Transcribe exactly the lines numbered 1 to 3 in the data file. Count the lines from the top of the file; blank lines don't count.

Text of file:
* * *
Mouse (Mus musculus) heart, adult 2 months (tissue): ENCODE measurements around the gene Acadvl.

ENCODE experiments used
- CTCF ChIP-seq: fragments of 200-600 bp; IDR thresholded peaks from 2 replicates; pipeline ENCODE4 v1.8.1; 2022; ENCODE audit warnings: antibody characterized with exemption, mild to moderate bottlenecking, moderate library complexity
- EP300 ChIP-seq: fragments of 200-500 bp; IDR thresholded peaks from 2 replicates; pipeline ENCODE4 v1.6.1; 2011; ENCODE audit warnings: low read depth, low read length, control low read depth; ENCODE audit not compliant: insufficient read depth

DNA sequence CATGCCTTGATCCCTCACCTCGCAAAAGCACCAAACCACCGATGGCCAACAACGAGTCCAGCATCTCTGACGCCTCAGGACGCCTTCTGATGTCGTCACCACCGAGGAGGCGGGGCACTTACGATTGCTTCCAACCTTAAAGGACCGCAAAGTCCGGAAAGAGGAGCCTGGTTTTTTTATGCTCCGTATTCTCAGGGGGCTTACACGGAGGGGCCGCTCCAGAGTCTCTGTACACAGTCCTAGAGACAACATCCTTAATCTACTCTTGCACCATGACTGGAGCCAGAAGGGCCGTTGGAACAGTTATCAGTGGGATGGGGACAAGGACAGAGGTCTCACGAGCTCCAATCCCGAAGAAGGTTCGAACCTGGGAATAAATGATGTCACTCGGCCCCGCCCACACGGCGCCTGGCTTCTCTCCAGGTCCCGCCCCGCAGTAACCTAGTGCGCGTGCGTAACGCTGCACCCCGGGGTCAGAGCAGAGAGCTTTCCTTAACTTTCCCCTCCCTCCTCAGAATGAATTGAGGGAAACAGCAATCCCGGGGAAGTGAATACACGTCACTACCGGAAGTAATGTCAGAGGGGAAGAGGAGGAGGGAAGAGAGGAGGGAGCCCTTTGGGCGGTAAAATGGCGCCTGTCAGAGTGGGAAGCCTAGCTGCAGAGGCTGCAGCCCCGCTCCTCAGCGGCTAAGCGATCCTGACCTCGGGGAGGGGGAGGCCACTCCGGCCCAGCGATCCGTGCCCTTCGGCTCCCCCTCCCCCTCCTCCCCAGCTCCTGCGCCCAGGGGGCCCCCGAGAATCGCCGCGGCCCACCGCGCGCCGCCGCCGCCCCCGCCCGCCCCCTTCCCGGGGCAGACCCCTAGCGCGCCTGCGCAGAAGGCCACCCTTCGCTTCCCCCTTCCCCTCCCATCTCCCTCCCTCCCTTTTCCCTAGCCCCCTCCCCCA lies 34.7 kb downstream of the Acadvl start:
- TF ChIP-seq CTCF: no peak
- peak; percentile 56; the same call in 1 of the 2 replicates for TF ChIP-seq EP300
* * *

Mouse (Mus musculus) heart, adult 2 months (tissue): ENCODE measurements around the gene Acadvl.

ENCODE experiments used
- CTCF ChIP-seq: fragments of 200-600 bp; IDR thresholded peaks from 2 replicates; pipeline ENCODE4 v1.8.1; 2022; ENCODE audit warnings: antibody characterized with exemption, mild to moderate bottlenecking, moderate library complexity